6. Hidden agendas

You’ve sought out help, you’ve done self-analysis, and you still have no idea why you’re doing what you’re doing.


10 tips on how to deal with inherited trauma

1. Understand that it might not be yours

Simply accepting that a problem might be inherited can take pressure off of you and free you from the heavy, dangerous cycle of shame and blame.


2. Change your approach

If you normally do talk therapy, consider adding in somatic therapy, physical trauma release exercises, Traditional Chinese Medicine or Integral Medicine. Somatic or trauma release work can relieve the body without having to mentally process everything. TCM has acupoints and herbal formulas that connect the heart and mind to clear out old trauma. Integral Medicine in forms like tapping, YIM, or NAP are capable of getting to the root of things even if it isn’t understood.


3. Make a list

This is a list of the issues you’d like to change, not the reasons for the issues. Instead of listing “I suck at relationships,” use “Relationships 10 months or shorter.” A pragmatic list without judgment can help point to the underlying pattern.

4. Remove the blame

Blame is generally not useful, but in this case it definitely doesn’t help. If you didn’t start it, you can’t carry the blame. It’s faster to clear things once you’ve moved the heavy burden of feeling you have somehow caused your own misery.


6. Work on your “zeroes”

With a 0-10 scale to assess how much something bothers you, people ignore zeroes.. However, true zeroes are highly unlikely. If you emphatically believe that you have zero negative feelings about something, it could be because it’s buried so far back you don’t have a conscious memory of it or that your system is pushing it away from you. Clear it anyway – it can’t hurt to feel even better about it.


7. Work on the things that don’t make sense

One of the ways our minds protect us from dangerous ideas is by making them seem like nonsense: either “that’s a silly idea” or making the words literally not make sense in that moment. If you cannot make sense of a concept, that could be a sign to slow down and reach further in to it.


8. Work on family issues

It can be a lot easier to see other peoples’ challenges. If something has been inherited, it might show up in your siblings lives, parents, or grandparents. You might recognize a pattern in them that you’re managed to ignore in yourself.


9. Remember that these are survival tactics

Of course, inherited trauma isn’t fun. But it’s also an adaptation to be more resilient. To survive. That means you can celebrate it, even and especially if you’re ready to celebrate it and then put it away.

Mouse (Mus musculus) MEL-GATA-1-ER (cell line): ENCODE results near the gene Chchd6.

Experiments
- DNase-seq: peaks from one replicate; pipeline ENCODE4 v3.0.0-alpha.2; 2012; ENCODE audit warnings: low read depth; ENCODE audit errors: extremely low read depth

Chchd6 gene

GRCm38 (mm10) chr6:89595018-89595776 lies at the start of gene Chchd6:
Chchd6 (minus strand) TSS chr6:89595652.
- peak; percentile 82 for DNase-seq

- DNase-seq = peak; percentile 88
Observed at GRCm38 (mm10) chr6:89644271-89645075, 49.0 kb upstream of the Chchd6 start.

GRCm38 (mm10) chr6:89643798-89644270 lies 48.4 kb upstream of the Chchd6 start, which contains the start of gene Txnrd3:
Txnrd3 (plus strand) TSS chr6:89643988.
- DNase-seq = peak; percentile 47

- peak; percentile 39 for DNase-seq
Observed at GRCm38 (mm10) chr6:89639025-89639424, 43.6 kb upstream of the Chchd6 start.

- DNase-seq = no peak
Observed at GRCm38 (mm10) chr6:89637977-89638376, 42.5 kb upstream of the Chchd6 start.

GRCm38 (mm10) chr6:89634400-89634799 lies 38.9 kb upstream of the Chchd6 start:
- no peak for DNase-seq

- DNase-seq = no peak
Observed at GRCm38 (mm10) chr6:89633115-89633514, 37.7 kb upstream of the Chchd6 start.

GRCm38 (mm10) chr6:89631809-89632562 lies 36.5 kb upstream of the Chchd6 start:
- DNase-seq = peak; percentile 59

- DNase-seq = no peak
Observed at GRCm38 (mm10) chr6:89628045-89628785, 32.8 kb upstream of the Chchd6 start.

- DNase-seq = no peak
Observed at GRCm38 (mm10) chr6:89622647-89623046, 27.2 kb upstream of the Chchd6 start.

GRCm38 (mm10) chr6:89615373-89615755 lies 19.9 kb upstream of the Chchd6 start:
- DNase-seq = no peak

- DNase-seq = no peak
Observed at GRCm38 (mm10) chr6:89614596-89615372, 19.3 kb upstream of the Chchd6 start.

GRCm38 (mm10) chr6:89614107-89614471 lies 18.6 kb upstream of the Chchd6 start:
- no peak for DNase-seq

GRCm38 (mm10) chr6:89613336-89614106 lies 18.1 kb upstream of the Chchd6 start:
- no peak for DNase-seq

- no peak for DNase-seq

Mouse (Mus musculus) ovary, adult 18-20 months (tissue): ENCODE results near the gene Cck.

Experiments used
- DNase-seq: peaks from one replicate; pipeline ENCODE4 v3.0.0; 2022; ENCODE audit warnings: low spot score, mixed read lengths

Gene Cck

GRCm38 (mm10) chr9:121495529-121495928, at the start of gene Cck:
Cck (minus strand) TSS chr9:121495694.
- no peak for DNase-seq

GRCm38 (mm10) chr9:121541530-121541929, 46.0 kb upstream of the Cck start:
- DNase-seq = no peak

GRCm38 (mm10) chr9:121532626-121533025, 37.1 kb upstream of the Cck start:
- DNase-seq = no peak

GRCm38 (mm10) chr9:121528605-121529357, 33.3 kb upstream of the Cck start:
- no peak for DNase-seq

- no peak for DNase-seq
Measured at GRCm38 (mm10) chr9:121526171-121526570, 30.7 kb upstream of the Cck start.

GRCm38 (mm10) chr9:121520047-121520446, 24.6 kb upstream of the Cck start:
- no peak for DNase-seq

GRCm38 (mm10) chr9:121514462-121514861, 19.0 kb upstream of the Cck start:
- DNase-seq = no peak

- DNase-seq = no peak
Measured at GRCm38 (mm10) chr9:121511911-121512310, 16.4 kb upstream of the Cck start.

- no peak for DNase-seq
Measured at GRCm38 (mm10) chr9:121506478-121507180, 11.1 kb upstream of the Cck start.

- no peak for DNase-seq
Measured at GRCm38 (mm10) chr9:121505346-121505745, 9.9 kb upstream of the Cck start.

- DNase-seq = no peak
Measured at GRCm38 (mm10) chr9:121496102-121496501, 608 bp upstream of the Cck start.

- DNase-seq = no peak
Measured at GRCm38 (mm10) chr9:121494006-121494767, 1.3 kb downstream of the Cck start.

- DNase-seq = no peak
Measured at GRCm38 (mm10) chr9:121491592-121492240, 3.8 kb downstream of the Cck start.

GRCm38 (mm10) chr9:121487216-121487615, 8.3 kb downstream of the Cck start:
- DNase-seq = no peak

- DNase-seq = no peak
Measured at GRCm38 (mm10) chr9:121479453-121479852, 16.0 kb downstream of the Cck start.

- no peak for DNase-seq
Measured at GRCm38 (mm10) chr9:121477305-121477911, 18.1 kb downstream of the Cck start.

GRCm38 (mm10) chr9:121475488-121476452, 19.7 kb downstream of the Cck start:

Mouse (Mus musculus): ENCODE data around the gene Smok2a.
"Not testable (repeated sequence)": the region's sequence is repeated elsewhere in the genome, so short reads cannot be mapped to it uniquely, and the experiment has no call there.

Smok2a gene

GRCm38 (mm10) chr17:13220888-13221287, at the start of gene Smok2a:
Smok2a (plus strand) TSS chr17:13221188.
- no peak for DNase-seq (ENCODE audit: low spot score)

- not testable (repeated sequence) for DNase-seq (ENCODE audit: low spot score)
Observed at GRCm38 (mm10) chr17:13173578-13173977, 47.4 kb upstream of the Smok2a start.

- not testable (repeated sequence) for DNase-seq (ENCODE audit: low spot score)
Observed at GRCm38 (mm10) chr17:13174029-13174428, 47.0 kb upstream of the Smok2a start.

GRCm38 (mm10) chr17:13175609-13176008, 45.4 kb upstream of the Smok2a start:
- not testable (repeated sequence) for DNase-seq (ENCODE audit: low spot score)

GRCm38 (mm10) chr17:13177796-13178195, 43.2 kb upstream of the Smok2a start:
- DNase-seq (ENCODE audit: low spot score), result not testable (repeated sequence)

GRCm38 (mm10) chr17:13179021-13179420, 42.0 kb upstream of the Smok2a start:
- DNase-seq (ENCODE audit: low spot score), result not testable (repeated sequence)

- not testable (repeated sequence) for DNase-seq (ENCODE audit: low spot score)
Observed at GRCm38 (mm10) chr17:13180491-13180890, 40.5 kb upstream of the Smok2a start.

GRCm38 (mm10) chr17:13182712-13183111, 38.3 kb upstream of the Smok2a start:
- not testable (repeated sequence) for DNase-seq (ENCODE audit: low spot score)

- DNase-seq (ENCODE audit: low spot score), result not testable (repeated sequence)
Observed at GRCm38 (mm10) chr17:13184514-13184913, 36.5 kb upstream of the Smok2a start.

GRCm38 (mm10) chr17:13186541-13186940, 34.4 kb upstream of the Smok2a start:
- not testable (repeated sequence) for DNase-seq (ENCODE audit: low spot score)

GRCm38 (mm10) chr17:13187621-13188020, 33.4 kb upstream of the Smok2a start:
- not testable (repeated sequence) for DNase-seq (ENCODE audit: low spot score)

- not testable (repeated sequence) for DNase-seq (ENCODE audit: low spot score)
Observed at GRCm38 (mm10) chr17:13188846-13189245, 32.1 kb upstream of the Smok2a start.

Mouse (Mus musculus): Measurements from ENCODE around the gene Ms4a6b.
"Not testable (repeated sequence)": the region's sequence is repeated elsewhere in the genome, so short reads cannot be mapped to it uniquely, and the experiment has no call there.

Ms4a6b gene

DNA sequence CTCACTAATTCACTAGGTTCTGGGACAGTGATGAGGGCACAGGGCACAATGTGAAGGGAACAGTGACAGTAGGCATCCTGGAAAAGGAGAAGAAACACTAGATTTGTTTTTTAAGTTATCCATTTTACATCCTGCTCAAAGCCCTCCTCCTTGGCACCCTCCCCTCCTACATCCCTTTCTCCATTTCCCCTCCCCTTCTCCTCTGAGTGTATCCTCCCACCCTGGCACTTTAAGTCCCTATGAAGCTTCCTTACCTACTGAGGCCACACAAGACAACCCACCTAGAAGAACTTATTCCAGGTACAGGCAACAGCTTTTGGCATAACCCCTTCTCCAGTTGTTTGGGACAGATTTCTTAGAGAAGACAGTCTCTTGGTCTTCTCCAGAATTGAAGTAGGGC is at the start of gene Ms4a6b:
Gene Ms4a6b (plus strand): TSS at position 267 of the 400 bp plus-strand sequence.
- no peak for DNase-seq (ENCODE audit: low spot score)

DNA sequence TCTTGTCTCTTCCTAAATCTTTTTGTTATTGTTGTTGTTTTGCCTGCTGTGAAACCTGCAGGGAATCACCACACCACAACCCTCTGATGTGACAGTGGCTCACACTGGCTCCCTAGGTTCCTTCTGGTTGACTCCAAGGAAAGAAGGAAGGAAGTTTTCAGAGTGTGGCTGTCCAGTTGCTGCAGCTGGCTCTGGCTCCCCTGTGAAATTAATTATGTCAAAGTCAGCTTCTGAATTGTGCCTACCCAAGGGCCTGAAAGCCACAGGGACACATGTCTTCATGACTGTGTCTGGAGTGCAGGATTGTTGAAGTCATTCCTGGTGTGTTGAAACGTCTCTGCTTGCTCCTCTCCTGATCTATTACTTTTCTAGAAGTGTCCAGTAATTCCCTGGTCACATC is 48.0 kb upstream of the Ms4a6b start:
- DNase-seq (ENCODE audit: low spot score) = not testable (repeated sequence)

10. Work on things in a group

When you’re working with like-minded people, there will be things that obviously apply to someone else and not you. Let yourself work on them anyway and allow your nervous system to connect the dots for you, even if you don't consciously know how or why.

Start letting go today

Inherited trauma can be one of the most frustrating things to clear. If you can’t connect a reason to your concerns, it can feel like you’re not trying hard enough, like you’re the problem, or like you’re somehow sabotaging your own progress. That’s a common way to think, but if it’s not helping you, then you don’t have to keep believing it. Give yourself some space to recognize that you may be acting out someone else’s worries, fears, traumas, and hurts. Give yourself more space by working with people who are used to studying inherited trauma patterns, identifying them, and helping people clear them.

Come join us and learn some techniques to help you clear old, inherited, stuck-feeling problems gently and easily.


Colleen Robinson & Dana Pemberton, Wellness and Leadership Strategists

Dana and Colleen bring partnership to a whole new level in their work together. Vastly different in many ways, they deliver their own brand of magic to the groups, companies, and individuals they work with across North America. Colleen’s experience as a Chinese Medicine Practitioner, fascination with the intersection between science and spirituality, and focus on healing combines with Dana’s “boots on the ground” approach based on a lifetime of martial arts training (he started at age 3) and several decades of coaching. Together, their focus is to help you find and clear the old patterns that are holding you back, and replace them with simple concepts you can apply to move forward with ease.